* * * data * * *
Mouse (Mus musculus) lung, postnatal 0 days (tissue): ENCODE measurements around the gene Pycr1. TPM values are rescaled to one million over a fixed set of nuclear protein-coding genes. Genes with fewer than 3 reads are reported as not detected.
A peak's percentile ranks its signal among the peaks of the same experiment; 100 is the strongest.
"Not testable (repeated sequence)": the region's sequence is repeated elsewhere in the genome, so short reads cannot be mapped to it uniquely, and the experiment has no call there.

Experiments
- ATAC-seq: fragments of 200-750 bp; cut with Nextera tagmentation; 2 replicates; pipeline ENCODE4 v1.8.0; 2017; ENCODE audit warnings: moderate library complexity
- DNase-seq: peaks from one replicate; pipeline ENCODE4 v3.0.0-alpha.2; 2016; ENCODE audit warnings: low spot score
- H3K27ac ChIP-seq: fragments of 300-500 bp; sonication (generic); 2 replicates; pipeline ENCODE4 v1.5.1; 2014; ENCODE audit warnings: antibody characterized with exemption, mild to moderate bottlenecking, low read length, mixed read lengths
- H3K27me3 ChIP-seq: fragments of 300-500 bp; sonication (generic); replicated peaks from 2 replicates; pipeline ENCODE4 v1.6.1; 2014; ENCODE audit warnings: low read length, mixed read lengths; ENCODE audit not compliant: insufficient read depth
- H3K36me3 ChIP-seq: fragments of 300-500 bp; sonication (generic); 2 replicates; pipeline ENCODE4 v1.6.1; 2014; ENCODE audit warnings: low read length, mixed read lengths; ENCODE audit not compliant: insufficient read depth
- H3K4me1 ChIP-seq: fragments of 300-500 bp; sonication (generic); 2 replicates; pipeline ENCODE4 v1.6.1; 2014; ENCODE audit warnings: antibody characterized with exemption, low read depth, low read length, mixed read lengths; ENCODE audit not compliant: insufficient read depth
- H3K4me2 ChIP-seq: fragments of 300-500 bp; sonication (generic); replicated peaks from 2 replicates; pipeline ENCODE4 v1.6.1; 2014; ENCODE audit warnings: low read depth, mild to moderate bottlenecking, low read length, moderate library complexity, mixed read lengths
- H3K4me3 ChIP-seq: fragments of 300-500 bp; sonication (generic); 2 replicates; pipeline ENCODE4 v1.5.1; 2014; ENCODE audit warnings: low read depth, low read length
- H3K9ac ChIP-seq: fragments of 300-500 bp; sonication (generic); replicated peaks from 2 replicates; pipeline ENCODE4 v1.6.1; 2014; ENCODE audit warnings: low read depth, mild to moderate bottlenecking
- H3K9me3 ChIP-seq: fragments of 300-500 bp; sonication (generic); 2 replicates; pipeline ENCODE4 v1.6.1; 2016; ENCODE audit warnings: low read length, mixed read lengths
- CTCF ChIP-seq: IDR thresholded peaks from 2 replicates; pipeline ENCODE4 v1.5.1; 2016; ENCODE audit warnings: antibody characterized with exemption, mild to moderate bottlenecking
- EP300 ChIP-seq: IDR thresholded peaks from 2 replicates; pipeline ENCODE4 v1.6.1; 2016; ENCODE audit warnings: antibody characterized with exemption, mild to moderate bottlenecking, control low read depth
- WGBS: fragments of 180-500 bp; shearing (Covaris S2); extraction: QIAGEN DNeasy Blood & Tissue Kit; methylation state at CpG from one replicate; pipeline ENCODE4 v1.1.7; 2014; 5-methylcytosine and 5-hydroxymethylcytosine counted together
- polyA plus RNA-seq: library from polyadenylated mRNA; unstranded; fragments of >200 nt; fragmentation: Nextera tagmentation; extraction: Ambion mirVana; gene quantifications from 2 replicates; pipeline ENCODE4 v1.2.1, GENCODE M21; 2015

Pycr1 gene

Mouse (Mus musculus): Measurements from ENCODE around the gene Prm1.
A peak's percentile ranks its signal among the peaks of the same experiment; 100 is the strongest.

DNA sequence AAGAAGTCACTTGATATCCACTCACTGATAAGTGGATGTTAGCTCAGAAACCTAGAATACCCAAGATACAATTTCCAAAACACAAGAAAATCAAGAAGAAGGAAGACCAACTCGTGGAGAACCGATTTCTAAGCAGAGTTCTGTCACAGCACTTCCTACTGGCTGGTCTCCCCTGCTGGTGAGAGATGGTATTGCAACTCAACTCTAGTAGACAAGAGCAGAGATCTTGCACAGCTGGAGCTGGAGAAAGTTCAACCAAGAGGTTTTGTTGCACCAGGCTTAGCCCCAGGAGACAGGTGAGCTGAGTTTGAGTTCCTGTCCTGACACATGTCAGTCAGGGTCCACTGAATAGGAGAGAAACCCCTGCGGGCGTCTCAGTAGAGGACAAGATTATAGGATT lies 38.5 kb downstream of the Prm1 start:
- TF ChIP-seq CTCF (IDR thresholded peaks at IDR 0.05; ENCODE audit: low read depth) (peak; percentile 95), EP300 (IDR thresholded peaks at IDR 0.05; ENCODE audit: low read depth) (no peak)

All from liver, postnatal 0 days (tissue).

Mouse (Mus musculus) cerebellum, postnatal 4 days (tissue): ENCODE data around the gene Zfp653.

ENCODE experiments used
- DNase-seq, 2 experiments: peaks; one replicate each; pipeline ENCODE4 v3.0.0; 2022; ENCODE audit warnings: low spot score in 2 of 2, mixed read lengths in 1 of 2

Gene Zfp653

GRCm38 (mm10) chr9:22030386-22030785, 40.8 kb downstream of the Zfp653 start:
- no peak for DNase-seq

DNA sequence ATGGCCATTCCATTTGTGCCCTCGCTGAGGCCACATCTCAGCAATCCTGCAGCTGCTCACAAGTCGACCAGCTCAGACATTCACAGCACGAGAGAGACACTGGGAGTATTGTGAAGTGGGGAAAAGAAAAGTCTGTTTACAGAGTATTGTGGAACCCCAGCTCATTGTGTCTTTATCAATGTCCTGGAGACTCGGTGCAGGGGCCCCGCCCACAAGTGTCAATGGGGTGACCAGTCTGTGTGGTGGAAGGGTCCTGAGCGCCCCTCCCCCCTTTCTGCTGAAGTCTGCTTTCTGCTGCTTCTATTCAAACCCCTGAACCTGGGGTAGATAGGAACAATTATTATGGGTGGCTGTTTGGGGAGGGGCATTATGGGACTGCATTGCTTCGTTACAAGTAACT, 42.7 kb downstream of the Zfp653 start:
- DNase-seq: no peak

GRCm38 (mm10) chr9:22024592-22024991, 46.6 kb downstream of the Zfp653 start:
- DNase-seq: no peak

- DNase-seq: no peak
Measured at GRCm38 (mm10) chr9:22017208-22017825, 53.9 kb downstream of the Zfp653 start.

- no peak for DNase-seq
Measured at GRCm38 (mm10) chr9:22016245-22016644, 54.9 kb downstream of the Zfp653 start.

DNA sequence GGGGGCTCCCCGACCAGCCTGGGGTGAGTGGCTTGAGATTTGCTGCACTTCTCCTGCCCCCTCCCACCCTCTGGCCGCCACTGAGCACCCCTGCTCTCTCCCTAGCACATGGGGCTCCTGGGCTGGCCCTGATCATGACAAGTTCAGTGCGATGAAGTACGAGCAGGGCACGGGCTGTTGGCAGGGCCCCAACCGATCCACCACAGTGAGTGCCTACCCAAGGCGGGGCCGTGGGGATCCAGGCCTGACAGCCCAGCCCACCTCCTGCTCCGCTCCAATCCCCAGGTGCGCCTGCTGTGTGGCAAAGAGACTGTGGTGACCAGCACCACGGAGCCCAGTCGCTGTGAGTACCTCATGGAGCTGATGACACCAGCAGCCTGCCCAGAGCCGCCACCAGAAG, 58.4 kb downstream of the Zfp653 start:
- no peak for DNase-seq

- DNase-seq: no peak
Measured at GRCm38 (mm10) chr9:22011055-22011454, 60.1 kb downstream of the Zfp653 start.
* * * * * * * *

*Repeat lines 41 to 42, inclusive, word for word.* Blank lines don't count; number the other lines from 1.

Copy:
- DNase-seq: no peak
Measured at GRCm38 (mm10) chr9:22011055-22011454, 60.1 kb downstream of the Zfp653 start.